The sixth now paid $2 instead of $3 (33%savings).
    The seventh now pay $5 instead of $7 (28%savings).
    The eighth now paid $9 instead of $12 (25% savings).
    The ninth now paid $14 instead of $18 (22% savings).
    The tenth now paid $49 instead of $59 (16% savings).

    Each of the six was better off than before. And the first four continued to drink for free. But once outside the restaurant, the men began to compare their savings.
    “I only got a dollar out of the $20,” declared the sixth man. He pointed to the tenth man, “but he got $10!”
    “Yeah, that’s right,” exclaimed the fifth man. “I only saved a dollar, too. It’s unfair that he got ten times more than I!”
    “That’s true!!” shouted the seventh man. “Why should he get $10 back when I got only two? The wealthy get all the breaks!”
    “Wait a minute,” yelled the first four men in unison. “We didn’t get anything at all. The system exploits the poor!”
    The nine men surrounded the tenth and beat him up.
    The next night the tenth man didn’t show up for drinks, so the nine sat down and had beers without him. But when it came time to pay the bill, they discovered something important. They didn’t have enough money between all of them for even half of the bill!

    And that, boys and girls, journalists and college professors, is how our tax system works. The people who pay the highest taxes get the most benefit from a tax reduction. Tax them too much, attack them for being wealthy, and they just may not show up anymore. In fact, they might start drinking overseas where the atmosphere is somewhat friendlier.

  2. But Michael, you brought it up! You asked why you don’t pay an extra cent in income tax.

  3. Thanks for acknowledging my point. I don’t consider myself very lefty or think that a progressive tax system is a particularly left wing idea. Hey- even Ronald Reagan supported it.

    And I’m not sure why you are talking about my wallet because you don’t know what goes on with it. I think you can hold and argue a political decision without having to martyr yourself to it.

  4. Sorry, forgot to address your Buffet point: of course a tax system should be progressive, as Buffet says. My problem is that in Ireland people believe that should only apply to the people above. Look at the household charge: do not tell me everybody who did not pay can’t afford it.

  5. My point is that our tax system reflects the Irish people’s true attitude to tax. We are a nation of low tax right wingers. Even you, arguing from the left of me, are only willing to discuss paying more tax on a theoretical basis. You don’t seem willing to actually do it. And hey, I don’t blame you. I too can spend my money better than they can, and that includes deciding which charities to donate to. Your heart beats on the left, but your wallet remains on the right!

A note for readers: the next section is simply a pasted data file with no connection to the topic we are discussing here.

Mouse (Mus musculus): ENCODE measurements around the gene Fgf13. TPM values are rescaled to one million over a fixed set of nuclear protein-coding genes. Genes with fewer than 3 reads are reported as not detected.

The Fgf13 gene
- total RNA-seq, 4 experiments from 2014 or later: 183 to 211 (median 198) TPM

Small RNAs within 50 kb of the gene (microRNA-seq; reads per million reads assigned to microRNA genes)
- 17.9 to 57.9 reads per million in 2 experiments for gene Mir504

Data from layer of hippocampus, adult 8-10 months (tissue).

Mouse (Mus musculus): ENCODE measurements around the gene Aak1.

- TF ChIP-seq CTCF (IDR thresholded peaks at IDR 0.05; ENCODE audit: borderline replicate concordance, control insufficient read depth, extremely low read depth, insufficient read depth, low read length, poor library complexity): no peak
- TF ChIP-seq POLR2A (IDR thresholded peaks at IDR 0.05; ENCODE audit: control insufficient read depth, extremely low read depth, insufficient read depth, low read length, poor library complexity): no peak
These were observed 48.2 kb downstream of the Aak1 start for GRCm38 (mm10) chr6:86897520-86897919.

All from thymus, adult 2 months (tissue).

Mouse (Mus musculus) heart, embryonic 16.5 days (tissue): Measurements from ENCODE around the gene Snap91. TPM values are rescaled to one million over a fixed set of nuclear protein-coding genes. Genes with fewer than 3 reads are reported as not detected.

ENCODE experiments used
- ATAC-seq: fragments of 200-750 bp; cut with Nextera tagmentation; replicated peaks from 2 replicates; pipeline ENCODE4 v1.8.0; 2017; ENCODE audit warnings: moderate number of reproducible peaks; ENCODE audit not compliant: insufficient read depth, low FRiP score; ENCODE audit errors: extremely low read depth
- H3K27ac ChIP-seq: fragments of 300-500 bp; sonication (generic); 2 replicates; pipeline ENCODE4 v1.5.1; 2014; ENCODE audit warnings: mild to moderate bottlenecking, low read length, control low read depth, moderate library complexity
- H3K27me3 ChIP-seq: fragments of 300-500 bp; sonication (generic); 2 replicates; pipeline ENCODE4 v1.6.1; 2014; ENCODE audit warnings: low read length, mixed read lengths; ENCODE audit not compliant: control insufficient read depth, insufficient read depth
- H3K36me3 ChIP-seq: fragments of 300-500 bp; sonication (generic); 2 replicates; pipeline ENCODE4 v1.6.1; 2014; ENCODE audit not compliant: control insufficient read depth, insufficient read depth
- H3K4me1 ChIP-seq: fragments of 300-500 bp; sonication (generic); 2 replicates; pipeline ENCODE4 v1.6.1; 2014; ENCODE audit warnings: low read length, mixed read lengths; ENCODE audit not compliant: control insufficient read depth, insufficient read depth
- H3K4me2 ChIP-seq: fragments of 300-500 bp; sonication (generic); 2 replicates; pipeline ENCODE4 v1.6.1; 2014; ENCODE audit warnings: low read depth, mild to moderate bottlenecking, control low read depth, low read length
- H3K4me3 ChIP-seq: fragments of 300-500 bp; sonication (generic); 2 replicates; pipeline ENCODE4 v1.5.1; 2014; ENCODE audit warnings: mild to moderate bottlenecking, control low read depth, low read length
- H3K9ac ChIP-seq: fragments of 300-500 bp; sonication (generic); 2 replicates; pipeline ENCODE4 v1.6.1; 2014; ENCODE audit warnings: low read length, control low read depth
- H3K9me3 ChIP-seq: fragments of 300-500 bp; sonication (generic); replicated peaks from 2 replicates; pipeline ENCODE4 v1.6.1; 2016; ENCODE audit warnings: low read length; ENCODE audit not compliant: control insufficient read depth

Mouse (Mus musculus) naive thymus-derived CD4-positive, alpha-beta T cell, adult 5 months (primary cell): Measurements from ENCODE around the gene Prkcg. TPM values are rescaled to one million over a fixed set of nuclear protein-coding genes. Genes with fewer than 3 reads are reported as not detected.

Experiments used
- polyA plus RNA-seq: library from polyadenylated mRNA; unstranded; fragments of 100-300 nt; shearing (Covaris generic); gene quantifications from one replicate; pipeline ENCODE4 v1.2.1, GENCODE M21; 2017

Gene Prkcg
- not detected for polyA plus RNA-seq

6. The tax system shouldn’t be opt-in, it should be fair and universal. I don’t think you addressed the point I was making. A point incidentally that noted US socialist Warren Buffet has made much more effectively than I have.

  7. Michael, that’s a very good question: why aren’t YOU paying more income tax? After all, it is my understanding that the Revenue Commissioners will accept voluntary additional contributions from citizens who wish to contribute more, so let’s see you lead by example, and send them what proportion extra you feel you should be paying. And by the way, don’t forget to send me a copy of the receipt, so I can post it on the blog and show that you at least are putting your money where your mouth is. Or will you prove me right about people claiming they are happy to pay extra tax when they aren’t really?

  8. I think most people saying it mean that you should be an equal or higher effective tax rate than those earning less than you. A simple concept really that doesn’t hold for many higher earners here or in other societies. And when you look at things like the new tax relief for foreign executives we are moving away from that model not towards it.

    Why, after a budget that introduced massive cuts which disproportionately hurt the less well off, do I not pay a cent extra in income tax?